A Telecom Roadmap for the Future

India must eschew unnecessary secrecy and let operators choose their technology

Published: Feb 20, 2012 06:56:38 AM IST
Updated: Feb 20, 2012 01:13:01 PM IST
A Telecom Roadmap for the Future
Image: Adnan Abidi/ Reuters
India's former telecommunications minister Raja comes out of the airport in New Delhi

You have to understand this is a business that requires billions of dollars in investments before there is even any hope of a positive EBITDA,” says Vsevolod Rozanov, president and CEO, MTS.

One of the biggest obstacles faced by operators when it comes to breaking even is cost of spectrum, especially when acquired through auctions. In India, spectrum is expensive, scarce and unpredictable. Those need to be changed for operators to be able to innovate around long-term investment plans.

Assuming the Supreme Court judgement isn’t modified in any form, the government will need to hold an auction for over 500 MHz of spectrum that was attached to the 122 cancelled licenses. That will be the first test of its new intent.

“Are you going to lock all that spectrum for the next 10-15 years for just 2G services? In 2012?” asks Kunal Bajaj, director at Analysys Mason, a telecom consulting firm.

How about opening it up for 3G too, given that the measly, yet overpriced 5 MHz of spectrum that operators won last year is far from being adequate for India’s needs.

“Auctions must encourage competition between not just players but also technologies, say, 2G vs. 3G or GSM vs. CDMA. Technology neutrality is absolutely critical because just like you don’t want a player to have an undue advantage, you should also make sure a technology too doesn’t have one. When regulators pick a technology before the auctions, they’re essentially picking winners,” says Mahesh Uppal, a telecom policy expert and director of consulting firm, Com First.

Doing this allows savvy operators to marry the most efficient technology to the spectrum they purchase. Naturally, they’ll pick one that’ll have maximum consumer value.

“A unified licence should mean an operator is free to offer whatever combination of technology [it] wants, even if that means a 2G plus LTE data card. The unified licence automatically takes care of revenue leakage,” says Shiv Putcha, a principal analyst with telecom consulting firm Ovum.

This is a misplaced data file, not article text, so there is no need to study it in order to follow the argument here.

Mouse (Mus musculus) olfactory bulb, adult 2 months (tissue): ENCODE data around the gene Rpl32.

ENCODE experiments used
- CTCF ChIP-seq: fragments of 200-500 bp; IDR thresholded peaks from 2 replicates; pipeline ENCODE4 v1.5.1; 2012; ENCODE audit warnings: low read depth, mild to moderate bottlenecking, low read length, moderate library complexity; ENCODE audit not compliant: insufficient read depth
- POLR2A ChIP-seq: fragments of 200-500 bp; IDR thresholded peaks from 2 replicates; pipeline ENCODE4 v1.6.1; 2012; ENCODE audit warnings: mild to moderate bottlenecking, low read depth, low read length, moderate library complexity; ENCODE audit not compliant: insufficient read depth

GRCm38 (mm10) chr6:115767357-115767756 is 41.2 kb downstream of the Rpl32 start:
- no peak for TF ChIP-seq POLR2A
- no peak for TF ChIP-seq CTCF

There is also a case for offering slightly preferential treatment to those operators whose licences got scrapped and are re-bidding, versus those that are completely new.

“If you want to increase competition, then treat new operators differently. You cannot put a three-year-old in a fight against a 30-year-old,” says Rozanov.

“Globally, it’s a well-accepted strategy among regulators to reserve blocks of spectrum for new entrants and provide them certain handicaps. But that is now a political question in India,” says Bajaj.

This isn’t an uncontested view. And the framework of analysis changes when you move camps. There are those who think that new entrants need to be treated differently. Mostly they are people who launched late in India. The incumbents use the standard economic theory line. “Why should there be a preferential treatment? Isn’t the purpose of auction to sell the asset to those who value it most?” says a senior manager in an incumbent telecom firm. His belief, which is echoed by most incumbents, is that subjectivity and artificial restriction on the number of bidders will only lead to market distortion. And if at all players overbid and come under stress, a good exit policy will ensure that someone who has a longer-term view will buy them out. That’s what happens in other industries.

The long-term goal for the regulator must be to figure how to bring more spectrum for auction, more frequently. What is considered reasonable spectrum in most markets like the US and Russia for an operator is 15-20 MHz? That should actually be higher in India, given the size of our market.

Unfortunately we have too much spectrum divided in narrow slices across too many operators, in itself leading to greater wastage. Every time spectrum is divided between two operators, “guard bands” are reserved around them to prevent accidental interference between them. The more the number of operators, the more the bands. “About 15 percent of our spectrum is currently lost due to such guard bands, and in some cases I’ve even heard of 20 percent”, B.K. Syngal, a senior principal with Delhi-based Dua Consulting.

After issues around the migration of Defence spectrum are sorted out, next up should be a comprehensive spectrum plan that includes more of lower bands that offer greater propagation at lower cost.

“We need more of 900 MHz, and 450 MHz should be wonderful. There should be a roadmap that shows various bands recognised internationally and what their availability is likely to be in India,” says Rozanov.

“Unnecessary secrecy and lack of transparency are three-fourths of the problem in telecom. If you reveal all relevant information in an auction, then players can decide for themselves,” says Uppal.

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(This story appears in the 02 March, 2012 issue of Forbes India. You can buy our tablet version from Magzter.com. To visit our Archives, click here.)

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